No matter how tight our budgets or how stringent we think we are with our spending, it can seem like our money just evaporates. Instead of cutting out whole aspects of your life, it can be a good idea to consider specific things you consistently overspend on and try to cut back or find cheaper alternatives. Check below for some of the most common stuff many of us spend too much money on.
This is one is easy to forget about. You choose a bank or credit union and stay put for years, decades or, well, forever. But there may be options out there for you that will charge fewer fees and/or pay more interest. It can be a good idea to do your research to choose the right bank for your current needs that keeps maintenance, ATM, minimum balance and inactivity fees low. It may be time to consider other options or challenge your current financial institution to give you a better deal.
Buying bottled water might be convenient, but it hurts the environment — and your pocket. Even buying just five $1 bottles a week adds up to roughly $300 a year for a beverage you could be getting for (almost) free. It can be a good idea to switch to a filtered water pitcher and reusable bottle. Your wallet — and Mother Earth — will thank you.
Having insurance policies in place is important, but if you are not careful about picking just the right one for you, your finances can suffer. There is a good chance you may be paying for insurance coverage or warranty protection you don’t really need, so it’s important to review all of your policies carefully and see what is truly worth the cost.
If you are under the weather or suffering from a long-term health condition, you are likely willing to spend almost anything to get better. But, it could be costing you more than you need to spend. If you regularly buy prescription and over-the-counter drugs, it’s a good idea to consider forgoing the name brand and finding a cheaper generic option with the same active ingredients and strength. (Of course, always check with your doctor before making a change like this.)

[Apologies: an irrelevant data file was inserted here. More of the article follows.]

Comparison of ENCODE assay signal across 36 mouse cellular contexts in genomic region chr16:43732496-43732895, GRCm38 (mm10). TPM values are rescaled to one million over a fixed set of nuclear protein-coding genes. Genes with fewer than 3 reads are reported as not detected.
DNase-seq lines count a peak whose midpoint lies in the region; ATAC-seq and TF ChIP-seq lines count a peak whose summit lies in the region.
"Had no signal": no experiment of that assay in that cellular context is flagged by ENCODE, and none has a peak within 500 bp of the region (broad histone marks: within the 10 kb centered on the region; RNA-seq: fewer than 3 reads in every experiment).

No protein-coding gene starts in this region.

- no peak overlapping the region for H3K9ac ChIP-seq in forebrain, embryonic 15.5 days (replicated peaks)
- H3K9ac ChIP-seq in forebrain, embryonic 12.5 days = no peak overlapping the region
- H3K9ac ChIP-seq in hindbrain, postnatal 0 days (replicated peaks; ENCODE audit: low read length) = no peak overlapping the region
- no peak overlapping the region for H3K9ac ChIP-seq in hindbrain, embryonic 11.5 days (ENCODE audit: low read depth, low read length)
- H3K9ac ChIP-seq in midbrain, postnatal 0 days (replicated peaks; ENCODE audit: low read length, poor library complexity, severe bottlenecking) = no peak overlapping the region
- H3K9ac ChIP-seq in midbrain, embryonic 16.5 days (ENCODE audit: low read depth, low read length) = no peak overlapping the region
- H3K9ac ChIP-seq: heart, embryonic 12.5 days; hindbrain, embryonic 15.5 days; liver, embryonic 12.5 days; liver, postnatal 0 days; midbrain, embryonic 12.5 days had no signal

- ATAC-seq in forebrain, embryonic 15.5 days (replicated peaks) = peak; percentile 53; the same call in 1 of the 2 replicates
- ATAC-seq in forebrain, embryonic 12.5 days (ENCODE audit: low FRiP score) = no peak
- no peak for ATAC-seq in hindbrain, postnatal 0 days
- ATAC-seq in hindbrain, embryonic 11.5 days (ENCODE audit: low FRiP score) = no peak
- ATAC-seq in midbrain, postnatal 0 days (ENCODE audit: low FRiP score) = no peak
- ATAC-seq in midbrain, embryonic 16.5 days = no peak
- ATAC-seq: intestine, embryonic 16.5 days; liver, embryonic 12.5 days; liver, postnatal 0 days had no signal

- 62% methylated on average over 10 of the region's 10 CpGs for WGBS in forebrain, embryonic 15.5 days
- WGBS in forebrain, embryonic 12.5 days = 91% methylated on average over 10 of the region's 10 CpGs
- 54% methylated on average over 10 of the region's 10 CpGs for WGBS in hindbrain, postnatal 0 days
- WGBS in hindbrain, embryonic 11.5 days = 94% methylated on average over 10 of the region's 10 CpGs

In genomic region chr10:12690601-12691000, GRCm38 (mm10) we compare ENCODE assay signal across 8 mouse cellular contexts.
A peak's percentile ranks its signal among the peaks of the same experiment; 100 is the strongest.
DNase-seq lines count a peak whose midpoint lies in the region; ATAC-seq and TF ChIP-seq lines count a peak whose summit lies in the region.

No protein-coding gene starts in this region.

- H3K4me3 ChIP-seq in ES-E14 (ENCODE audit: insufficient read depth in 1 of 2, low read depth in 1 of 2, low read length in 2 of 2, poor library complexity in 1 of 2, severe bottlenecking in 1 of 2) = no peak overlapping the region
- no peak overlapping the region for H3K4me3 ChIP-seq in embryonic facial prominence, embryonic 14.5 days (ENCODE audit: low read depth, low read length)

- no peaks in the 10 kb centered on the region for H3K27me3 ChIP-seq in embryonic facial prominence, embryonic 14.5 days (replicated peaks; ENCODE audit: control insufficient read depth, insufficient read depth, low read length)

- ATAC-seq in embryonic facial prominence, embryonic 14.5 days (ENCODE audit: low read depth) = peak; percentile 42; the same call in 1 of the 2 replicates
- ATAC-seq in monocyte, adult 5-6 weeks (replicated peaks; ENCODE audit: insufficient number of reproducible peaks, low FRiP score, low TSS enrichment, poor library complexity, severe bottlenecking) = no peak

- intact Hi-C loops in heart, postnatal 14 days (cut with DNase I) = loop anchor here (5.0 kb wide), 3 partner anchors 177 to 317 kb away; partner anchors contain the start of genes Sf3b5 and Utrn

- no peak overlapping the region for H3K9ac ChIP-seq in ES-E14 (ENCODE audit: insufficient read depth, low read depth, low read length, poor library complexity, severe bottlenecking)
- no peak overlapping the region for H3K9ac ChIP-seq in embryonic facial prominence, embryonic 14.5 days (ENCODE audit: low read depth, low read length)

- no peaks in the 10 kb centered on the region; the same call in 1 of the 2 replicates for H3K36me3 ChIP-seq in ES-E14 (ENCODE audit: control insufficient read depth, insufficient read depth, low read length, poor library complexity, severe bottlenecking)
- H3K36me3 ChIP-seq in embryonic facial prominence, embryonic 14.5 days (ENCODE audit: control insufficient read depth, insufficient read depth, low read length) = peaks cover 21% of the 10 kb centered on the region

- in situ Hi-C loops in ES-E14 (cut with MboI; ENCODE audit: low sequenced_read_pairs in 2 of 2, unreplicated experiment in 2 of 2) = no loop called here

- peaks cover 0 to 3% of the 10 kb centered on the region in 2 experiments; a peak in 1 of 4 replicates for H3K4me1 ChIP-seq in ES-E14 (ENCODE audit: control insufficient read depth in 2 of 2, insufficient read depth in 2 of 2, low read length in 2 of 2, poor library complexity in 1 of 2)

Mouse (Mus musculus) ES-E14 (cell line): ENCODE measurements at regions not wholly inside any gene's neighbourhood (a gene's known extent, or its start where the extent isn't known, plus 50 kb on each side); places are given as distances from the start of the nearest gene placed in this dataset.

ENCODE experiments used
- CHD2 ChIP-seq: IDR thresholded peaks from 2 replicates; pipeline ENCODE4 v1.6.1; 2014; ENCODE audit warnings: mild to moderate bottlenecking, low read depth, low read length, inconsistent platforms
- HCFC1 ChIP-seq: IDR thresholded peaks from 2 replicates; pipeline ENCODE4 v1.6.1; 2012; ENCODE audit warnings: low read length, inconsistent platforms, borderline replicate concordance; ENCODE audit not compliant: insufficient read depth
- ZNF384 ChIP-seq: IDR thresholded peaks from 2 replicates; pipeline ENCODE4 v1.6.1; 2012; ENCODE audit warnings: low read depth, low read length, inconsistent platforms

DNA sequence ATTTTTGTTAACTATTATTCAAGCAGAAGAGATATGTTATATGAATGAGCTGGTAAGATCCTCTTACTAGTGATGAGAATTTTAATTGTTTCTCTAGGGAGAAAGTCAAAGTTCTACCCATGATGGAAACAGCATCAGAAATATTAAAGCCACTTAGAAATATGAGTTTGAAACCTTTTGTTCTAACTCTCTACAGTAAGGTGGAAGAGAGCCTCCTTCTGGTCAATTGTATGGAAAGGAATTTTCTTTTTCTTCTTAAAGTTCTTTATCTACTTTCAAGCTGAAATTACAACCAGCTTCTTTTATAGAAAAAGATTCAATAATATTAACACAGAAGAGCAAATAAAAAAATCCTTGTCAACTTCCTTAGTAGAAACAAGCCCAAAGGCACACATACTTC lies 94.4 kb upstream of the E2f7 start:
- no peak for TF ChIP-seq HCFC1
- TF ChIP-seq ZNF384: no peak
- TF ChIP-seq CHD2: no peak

A premium cable or satellite package can run hundreds of dollars a month, and even the basic option is often north of $50 a month. If you know the shows you like and can find them using cheaper streaming services like Netflix, Amazon Prime or Hulu Plus, you may find yourself with extra cash for something else in your life.
6. Your Debt
The lifetime cost of debt is staggering. While you may not be able to avoid debt entirely throughout your life, you can help reduce its impact on your wallet by making sure you maintain good credit scores so you can qualify for the best interest rates when you do have to borrow money. You can get your credit scores for free every month on Credit.com to see where you stand.
Whether these examples apply or not, it’s a good idea to review your personal expenses. Finding the areas where you are habitually spending unnecessarily can make a big difference to your bottom line.
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